My point is just taking the pressure off of always thinking you have to go for the green to make GIR can cost you more strokes than it should. 

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1 minute ago, TimoTe said:

Pick away. I am totally fine with it. I have shot 7 over more than a handful of times and those were my best days. 

My point is just taking the pressure off of always thinking you have to go for the green to make GIR can cost you more strokes than it should. 

I agree, shot selection has to be based on something other than "This is a par-4, I have to try to hit the green".  Each shot should be evaluated based on potential risks and benefits.  And every shot should be evaluated without considering how many times you've hit the ball already.  The right shot selection is the one that produces the lowest score on average from this spot in to the hole.  And so often its not a binary choice.  Its not 3-wood in trouble vs 7-iron in the middle of the fairway.  You'll hit some great 3-woods, and hit some 7-irons in the woods, every choice is among shades of gray.

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I've also wondered frequently at what level do you start considering shaping your shots.  I've never thought of trying to shape until I'm like 5 handicap, but I know that is a flawed way of thinking in a lot of ways.  Others have hit the nail on the head in that it is more about course management than shaping (at least for the vast majority of us).

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3 hours ago, TimoTe said:

Pick away. I am totally fine with it. I have shot 7 over more than a handful of times and those were my best days. 

My point is just taking the pressure off of always thinking you have to go for the green to make GIR can cost you more strokes than it should. 

If you look at strokes gained this is inaccurate. Nowhere do you score less farther away from the hole. 

25 minutes ago, den748 said:

I've also wondered frequently at what level do you start considering shaping your shots.  I've never thought of trying to shape until I'm like 5 handicap, but I know that is a flawed way of thinking in a lot of ways.  Others have hit the nail on the head in that it is more about course management than shaping (at least for the vast majority of us).

Once you get on tour. And even then they play their stock shot the vast majority of the time. 

Take me for example, low handicap, I practice/play 4 times a week or more. If I was to start having two different shapes I would have to increase my practice time twofold. Ain't gonna happen. 

Yes I can move the ball in different directions, however I can't do it consistently and nowhere near good enough to do it on course with anything on the line, unless I am forced to.

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2 hours ago, THEZIPR23 said:

If you look at strokes gained this is inaccurate. Nowhere do you score less farther away from the hole.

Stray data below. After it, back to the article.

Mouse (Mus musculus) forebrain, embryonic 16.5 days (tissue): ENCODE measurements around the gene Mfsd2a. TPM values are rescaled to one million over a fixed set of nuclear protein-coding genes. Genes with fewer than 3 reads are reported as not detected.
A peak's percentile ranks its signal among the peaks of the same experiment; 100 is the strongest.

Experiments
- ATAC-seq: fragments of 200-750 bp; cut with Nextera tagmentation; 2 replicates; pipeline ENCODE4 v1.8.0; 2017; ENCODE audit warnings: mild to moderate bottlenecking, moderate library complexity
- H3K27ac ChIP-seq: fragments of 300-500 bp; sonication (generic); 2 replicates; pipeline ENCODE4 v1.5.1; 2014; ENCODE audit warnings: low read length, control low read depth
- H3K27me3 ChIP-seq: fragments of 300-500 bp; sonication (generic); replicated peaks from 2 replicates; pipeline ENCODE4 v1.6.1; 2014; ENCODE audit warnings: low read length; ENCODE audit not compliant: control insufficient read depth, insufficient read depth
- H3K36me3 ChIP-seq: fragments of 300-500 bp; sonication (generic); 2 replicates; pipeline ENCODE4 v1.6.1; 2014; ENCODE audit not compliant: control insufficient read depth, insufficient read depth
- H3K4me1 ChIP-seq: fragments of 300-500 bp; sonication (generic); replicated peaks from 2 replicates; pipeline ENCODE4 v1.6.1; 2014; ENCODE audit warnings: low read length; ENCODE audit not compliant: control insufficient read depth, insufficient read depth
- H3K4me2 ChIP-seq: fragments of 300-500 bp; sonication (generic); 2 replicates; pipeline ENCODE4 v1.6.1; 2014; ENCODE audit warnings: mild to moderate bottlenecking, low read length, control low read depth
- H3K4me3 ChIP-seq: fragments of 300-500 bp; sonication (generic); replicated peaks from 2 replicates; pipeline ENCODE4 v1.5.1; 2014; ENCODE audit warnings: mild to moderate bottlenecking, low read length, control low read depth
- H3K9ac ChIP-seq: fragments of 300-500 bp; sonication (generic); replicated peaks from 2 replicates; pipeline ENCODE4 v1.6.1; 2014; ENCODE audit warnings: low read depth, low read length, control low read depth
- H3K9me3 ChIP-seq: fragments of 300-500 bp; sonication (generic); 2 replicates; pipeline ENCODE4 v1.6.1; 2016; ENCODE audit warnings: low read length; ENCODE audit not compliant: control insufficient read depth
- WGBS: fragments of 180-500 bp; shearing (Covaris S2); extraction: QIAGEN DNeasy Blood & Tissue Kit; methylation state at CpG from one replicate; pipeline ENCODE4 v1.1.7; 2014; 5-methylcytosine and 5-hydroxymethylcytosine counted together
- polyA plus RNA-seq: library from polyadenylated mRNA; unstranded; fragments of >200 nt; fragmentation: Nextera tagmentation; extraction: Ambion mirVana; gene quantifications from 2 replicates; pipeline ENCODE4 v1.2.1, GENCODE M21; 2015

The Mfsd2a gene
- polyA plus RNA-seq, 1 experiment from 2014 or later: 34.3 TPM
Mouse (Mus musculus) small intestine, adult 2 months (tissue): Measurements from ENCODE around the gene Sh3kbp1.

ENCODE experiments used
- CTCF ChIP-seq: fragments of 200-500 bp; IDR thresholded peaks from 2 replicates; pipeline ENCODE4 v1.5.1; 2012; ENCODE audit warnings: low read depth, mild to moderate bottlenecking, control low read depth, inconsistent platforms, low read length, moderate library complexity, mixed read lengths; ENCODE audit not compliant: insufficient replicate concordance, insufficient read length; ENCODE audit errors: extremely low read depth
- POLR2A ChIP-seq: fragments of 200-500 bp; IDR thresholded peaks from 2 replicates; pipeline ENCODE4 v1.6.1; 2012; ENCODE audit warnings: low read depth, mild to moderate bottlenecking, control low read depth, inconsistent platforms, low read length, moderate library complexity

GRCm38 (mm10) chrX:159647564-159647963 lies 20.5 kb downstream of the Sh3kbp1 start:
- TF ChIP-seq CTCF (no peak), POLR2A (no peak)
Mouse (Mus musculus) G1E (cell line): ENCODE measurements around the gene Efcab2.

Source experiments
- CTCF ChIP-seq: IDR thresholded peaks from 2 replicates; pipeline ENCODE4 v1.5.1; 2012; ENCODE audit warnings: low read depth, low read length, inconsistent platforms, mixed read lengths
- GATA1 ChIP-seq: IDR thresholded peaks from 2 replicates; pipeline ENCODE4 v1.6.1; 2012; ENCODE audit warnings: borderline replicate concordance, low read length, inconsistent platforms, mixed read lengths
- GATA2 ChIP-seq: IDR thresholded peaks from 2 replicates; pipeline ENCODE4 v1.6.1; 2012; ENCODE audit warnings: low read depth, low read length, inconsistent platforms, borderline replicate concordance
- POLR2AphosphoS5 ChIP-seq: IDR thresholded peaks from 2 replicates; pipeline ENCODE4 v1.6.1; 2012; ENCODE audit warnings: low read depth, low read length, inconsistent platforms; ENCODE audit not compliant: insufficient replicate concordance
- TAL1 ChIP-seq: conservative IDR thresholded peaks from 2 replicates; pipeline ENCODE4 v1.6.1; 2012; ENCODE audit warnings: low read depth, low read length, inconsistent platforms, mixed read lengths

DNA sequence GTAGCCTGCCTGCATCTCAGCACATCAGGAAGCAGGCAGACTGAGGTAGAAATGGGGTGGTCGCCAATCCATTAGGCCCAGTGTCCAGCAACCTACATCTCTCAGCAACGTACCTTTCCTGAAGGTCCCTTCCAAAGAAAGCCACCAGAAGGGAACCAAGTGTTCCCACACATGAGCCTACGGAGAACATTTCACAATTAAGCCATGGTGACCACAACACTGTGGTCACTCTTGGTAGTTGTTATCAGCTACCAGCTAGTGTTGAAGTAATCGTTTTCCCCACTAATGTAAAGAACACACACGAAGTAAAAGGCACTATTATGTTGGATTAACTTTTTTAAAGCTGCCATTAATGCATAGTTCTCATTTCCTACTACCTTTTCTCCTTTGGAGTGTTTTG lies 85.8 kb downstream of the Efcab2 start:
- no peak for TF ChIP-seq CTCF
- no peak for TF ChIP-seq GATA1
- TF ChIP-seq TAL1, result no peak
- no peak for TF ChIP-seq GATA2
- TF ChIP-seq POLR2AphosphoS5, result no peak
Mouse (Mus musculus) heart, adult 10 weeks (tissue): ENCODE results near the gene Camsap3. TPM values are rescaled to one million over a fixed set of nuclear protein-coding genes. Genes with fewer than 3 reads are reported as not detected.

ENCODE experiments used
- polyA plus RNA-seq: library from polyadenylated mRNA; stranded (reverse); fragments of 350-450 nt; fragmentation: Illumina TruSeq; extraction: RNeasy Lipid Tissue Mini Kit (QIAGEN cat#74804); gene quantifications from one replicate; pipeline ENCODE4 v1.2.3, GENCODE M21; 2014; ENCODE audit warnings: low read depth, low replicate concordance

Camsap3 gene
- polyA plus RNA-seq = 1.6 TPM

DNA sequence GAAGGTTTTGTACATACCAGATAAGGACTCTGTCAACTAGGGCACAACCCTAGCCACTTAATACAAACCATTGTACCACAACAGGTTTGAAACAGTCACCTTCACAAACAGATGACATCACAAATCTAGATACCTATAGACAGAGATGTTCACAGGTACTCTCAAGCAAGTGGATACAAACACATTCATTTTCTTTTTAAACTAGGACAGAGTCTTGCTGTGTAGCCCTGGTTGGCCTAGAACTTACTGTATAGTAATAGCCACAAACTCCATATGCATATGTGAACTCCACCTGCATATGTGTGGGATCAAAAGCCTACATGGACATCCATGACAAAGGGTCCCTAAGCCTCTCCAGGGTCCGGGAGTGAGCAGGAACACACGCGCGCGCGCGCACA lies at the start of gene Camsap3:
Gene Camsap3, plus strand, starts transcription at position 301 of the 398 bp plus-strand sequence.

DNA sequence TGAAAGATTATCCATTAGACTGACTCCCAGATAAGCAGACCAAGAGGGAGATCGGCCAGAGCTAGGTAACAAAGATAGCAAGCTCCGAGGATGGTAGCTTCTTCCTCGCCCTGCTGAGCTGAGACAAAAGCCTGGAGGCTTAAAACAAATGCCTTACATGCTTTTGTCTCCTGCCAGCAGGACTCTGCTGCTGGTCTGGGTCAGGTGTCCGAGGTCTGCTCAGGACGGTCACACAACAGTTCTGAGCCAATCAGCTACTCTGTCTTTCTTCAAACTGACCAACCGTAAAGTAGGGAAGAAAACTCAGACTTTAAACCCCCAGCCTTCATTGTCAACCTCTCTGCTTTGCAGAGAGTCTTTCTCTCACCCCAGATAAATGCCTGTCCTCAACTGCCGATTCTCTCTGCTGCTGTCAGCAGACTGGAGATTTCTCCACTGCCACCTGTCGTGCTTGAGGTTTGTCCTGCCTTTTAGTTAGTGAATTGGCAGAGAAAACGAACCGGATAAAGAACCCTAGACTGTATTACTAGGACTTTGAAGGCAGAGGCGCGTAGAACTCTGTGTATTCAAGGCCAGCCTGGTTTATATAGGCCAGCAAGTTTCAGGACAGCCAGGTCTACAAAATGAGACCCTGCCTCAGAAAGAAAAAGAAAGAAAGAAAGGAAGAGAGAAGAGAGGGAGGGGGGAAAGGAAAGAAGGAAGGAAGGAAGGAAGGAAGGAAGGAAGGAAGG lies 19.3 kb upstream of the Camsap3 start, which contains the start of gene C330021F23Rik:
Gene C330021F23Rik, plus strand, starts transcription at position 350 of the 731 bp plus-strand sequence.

I would disagree. Everything I have seen shows fairway bunkers and hitting from the long grass adds strokes. Additionally, green-side bunkers add strokes too. 

Take my earlier example of a 450 yd par 4 with trouble out at 270-300 yds and a small green surrounded by bunkers or water. 

A 260 drive leaves 190 to the center of the green. My argument is that this is a perfect time to plan on bogey and layup to your favorite short game shot instead of going for the green. The aggregate score of a player in this scenario would be lower laying up than going for it. 

A low single digit player isn't as worried about 190 yards so missing in a green-side bunkers is at worst bogey much of the time = the same potential worst case. 

Lastly, I heard recently that players that keep a handicap are in the top 20% or higher of golfers so, strokes gained is not counting at least 80% of golf played (probably closer to 95%). Strokes gained is based on the better players more than the "average" golfer shooting 100+. 

I think we are both partially right depending on specifics.

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I have a driving iron that goes straight that I play for anything approaching narrow or anything that doglegs right (righty).

My driver always draws, and if I snap my hands it always hooks. I would play a stock driver shot on that hypothetical hole and aim at the right edge of the fairway. At a 16 handicap I’m not trying to shape anything ever.

A 260 drive leaves 190 to the center of the green. My argument is that this is a perfect time to plan on bogey and layup to your favorite short game shot instead of going for the green. The aggregate score of a player in this scenario would be lower laying up than going for it. 


I’m a pretty decent iron player, I can carry a 5i 190, but I would never leave myself 190 on purpose, especially if it relied on a perfectly bombed drive to get there. My game plan for an hypothetical “eff you” 450yd par 4 is 5i (if it goes 190-200, awesome, if not, adjust) then 8i (counting on getting 150 out of it, if not, no big deal), then fire a 100yd easy 52* wedge (my zen club). That’s how I take the big numbers out of play. If my pitching and chipping wasn’t a dumpster fire maybe it would be different, but you gotta play w the game you got. I’m better off hitting 3 from 100 in the fairway than from 37 in the rough on the side of a hill under a tree branch.



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450 yards for most high handicap players is a par 5. Even if it is a par 4, it's likely a hole they'd be getting a shot on, so not exactly the best example.

I would disagree. Everything I have seen shows fairway bunkers and hitting from the long grass adds strokes. Additionally, green-side bunkers add strokes too. 
Take my earlier example of a 450 yd par 4 with trouble out at 270-300 yds and a small green surrounded by bunkers or water. 
A 260 drive leaves 190 to the center of the green. My argument is that this is a perfect time to plan on bogey and layup to your favorite short game shot instead of going for the green. The aggregate score of a player in this scenario would be lower laying up than going for it.